I suppose my gripe is with the author of the adaptation: Jeffrey Hatcher. The Hyde character’s emotional enmeshment with Elizabeth and his resulting concern of the safety of this hooker, fails big time. Hyde has no conscience. To have him scare away a woman for her own protection is squarely in contrast to the alter-ego’s purpose. It only serves to invite shallow melodrama into the wannabe rock opera.
Again, having a high school cast lose the books meaning, in favor of a reality show plot, is not why I applauded. The great acting certainly was.

I can’t be the only one who knows it’s inappropriate to shove a teenager into a bustier and heels and claim it’s okay because it’s a performance…can I?



Complete Works of William Shakespeare (abridged) at Orlando Shakespeare Theater

I like my little office. Hopefully someday, the works I create here will be bound into a seemingly impossible volume. It will be so instrumental in this, and the next few centuries that many will find it hard to understand  and barely relevant, but still masterful. They will modernize it it awkwardly unnecessary ways in order to make it hip. They will attack the books with fervor without first studying my era, language, writing style or any of the back stories which I have represented.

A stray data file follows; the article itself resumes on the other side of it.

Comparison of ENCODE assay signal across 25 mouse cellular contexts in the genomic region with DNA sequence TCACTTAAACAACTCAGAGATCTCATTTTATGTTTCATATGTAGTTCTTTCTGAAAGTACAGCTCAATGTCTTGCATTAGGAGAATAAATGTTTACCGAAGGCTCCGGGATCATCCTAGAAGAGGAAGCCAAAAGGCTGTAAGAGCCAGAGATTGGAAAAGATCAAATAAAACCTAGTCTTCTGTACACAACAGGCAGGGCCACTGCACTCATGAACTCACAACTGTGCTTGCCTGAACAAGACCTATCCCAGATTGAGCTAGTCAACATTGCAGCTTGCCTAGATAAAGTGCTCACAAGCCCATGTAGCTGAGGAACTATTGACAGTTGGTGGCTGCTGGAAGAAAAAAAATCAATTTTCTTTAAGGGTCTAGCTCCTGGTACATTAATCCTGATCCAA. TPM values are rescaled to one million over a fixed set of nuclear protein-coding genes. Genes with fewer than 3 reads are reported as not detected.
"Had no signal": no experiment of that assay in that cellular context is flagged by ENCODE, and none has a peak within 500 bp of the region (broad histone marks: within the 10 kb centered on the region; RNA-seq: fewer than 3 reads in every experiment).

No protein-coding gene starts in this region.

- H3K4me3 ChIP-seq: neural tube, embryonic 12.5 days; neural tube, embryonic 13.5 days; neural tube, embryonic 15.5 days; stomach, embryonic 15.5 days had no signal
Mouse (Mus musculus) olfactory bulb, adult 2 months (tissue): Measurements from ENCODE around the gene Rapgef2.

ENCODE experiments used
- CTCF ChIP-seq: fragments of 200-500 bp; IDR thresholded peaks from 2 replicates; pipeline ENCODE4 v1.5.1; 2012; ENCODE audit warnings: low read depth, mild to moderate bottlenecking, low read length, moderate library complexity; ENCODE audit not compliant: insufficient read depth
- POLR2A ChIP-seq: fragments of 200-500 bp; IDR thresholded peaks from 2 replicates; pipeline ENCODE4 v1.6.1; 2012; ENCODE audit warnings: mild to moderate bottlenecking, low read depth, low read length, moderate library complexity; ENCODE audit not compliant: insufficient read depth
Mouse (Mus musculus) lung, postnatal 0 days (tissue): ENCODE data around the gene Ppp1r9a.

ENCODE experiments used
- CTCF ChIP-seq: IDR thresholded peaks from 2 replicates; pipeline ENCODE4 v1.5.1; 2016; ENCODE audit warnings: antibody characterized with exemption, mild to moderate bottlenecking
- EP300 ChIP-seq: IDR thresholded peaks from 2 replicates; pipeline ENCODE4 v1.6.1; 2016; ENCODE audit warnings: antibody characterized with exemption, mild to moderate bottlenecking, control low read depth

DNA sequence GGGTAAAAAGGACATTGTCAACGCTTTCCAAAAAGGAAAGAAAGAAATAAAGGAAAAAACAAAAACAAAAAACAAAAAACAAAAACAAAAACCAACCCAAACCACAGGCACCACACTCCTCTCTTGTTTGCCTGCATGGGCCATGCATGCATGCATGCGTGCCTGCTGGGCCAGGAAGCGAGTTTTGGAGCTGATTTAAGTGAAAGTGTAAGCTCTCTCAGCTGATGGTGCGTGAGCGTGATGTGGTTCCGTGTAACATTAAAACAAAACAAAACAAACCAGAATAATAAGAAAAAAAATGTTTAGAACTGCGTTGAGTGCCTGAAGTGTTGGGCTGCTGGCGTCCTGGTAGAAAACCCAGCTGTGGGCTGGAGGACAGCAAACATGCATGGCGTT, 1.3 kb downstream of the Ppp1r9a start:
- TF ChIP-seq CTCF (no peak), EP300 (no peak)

I know my volumes will have reached full adoration and canonization when a comedy troupe, albeit full of scholars in the area of me, proceeds to put on a menagerie of my work, in in a cacophonous whirlwind and still do it justice and pay due respect  One can dream.